The bribery and corruption scandal that toppled FIFA President Sepp Blatter involved the global soccer organization’s decisions on who should host at least two World Cups, in addition to millions of dollars’ worth of television and marketing contracts, according to federal court documents unsealed Wednesday.
Federal prosecutors last week announced the indictments of nine of the most powerful executives in world soccer, along with four sports marketing executives and an accused intermediary. At the time, they outlined an alleged two-decade conspiracy in which the sports marketing executives paid the FIFA executives more than $150 million in kickbacks and bribes in exchange for rights to televise soccer tournaments.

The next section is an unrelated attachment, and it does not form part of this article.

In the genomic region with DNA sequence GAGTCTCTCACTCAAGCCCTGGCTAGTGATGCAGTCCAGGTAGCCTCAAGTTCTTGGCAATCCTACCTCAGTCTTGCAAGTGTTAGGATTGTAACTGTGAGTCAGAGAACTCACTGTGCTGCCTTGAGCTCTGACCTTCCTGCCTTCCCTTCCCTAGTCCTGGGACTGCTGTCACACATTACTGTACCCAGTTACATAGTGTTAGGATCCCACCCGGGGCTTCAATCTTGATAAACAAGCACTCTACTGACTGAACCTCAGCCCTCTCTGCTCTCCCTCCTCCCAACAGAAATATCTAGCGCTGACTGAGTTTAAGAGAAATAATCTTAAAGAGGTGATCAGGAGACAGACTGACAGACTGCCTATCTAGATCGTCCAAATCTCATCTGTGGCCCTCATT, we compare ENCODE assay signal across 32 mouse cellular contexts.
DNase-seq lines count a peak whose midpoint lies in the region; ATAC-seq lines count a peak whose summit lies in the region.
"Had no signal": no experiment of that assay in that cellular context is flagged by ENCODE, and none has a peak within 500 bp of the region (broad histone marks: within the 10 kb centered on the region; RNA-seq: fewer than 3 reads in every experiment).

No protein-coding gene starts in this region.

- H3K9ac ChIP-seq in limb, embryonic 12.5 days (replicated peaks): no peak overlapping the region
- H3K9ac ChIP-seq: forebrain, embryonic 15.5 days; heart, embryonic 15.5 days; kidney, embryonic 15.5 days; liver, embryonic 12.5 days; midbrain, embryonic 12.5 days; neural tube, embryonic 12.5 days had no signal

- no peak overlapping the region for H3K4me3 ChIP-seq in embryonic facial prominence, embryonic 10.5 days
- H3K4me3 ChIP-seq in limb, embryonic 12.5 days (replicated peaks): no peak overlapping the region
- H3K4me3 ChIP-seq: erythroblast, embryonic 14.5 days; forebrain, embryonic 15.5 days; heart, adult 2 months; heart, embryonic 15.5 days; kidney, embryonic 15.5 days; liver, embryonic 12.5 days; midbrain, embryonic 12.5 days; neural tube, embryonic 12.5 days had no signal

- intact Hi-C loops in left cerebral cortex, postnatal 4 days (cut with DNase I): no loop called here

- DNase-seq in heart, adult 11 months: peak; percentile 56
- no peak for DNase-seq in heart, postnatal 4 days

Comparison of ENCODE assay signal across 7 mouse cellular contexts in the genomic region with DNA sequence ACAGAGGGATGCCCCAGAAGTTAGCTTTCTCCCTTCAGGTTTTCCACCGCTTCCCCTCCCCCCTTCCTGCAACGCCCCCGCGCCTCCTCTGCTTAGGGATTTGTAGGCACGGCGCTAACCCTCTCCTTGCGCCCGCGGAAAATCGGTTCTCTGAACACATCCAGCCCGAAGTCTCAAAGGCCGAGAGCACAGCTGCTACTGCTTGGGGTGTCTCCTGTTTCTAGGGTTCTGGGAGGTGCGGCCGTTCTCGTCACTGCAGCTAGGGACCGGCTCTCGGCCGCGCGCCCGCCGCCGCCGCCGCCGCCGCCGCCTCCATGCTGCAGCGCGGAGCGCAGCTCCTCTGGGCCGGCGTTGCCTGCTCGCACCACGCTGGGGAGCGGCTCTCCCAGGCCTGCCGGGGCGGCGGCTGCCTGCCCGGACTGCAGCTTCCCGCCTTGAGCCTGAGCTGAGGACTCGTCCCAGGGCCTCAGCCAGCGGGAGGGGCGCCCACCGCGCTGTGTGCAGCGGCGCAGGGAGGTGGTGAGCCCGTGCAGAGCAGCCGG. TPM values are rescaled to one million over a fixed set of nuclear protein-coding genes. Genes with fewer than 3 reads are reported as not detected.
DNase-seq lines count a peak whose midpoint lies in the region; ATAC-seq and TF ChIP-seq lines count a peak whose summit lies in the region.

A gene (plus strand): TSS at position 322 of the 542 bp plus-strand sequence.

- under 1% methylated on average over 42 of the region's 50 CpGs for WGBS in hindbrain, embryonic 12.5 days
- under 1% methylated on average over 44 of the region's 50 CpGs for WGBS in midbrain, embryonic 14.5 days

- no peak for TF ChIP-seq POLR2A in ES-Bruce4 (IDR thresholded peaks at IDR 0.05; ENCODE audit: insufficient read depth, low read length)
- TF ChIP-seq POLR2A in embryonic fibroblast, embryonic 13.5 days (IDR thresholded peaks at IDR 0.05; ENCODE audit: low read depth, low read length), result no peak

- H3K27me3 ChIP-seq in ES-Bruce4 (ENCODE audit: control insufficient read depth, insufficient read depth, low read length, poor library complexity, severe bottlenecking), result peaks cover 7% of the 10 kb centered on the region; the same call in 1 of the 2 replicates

One of those indicted was Chuck Blazer, an American who was general secretary of the confederation of soccer-playing nations in North and Central America and the Caribbean — CONCACAF, which includes the U.S. — and a powerful member of FIFA’s ruling executive committee.
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